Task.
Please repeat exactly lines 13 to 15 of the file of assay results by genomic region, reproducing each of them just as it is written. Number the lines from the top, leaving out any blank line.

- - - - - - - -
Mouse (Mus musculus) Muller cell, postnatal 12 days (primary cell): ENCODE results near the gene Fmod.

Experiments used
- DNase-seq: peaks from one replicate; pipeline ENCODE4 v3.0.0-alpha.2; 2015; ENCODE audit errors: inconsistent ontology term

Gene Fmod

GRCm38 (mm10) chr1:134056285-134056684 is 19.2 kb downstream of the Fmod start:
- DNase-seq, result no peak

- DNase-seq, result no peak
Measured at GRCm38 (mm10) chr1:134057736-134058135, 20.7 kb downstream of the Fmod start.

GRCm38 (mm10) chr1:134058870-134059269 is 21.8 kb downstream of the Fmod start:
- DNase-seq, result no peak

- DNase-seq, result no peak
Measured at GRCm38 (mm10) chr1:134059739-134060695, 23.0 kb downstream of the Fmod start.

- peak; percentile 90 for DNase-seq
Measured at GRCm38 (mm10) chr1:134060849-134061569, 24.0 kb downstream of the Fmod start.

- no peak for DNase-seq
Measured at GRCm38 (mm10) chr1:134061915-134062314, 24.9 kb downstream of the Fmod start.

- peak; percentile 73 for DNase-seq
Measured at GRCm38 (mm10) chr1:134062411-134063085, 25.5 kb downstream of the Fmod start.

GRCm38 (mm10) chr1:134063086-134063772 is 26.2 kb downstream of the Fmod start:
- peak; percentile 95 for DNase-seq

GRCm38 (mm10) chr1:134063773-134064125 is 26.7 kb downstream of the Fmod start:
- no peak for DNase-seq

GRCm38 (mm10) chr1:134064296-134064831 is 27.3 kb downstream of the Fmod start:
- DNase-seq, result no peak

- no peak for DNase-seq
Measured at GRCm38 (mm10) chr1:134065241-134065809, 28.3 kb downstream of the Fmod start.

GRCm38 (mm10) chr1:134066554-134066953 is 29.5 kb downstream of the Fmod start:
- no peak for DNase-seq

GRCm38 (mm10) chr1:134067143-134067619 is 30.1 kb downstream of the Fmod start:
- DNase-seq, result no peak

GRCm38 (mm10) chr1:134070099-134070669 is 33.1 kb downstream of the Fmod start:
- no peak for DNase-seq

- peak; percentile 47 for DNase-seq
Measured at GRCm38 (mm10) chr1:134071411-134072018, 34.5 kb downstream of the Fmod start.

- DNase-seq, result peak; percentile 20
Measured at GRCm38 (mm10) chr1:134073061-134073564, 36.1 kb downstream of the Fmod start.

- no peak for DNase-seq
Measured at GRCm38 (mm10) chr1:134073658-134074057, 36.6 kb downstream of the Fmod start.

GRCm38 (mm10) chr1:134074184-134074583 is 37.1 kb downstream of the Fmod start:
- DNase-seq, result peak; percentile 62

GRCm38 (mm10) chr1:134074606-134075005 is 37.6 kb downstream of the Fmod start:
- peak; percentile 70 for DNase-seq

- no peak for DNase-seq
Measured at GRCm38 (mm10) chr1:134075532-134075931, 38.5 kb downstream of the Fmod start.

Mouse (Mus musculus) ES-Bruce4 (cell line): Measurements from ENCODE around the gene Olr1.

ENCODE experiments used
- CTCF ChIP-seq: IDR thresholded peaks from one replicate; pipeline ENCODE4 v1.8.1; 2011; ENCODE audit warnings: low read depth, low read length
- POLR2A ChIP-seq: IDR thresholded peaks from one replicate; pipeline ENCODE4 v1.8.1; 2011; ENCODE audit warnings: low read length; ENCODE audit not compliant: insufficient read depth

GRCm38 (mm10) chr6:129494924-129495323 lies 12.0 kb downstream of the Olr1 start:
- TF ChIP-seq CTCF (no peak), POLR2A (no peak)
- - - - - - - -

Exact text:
- peak; percentile 90 for DNase-seq
Measured at GRCm38 (mm10) chr1:134060849-134061569, 24.0 kb downstream of the Fmod start.

- no peak for DNase-seq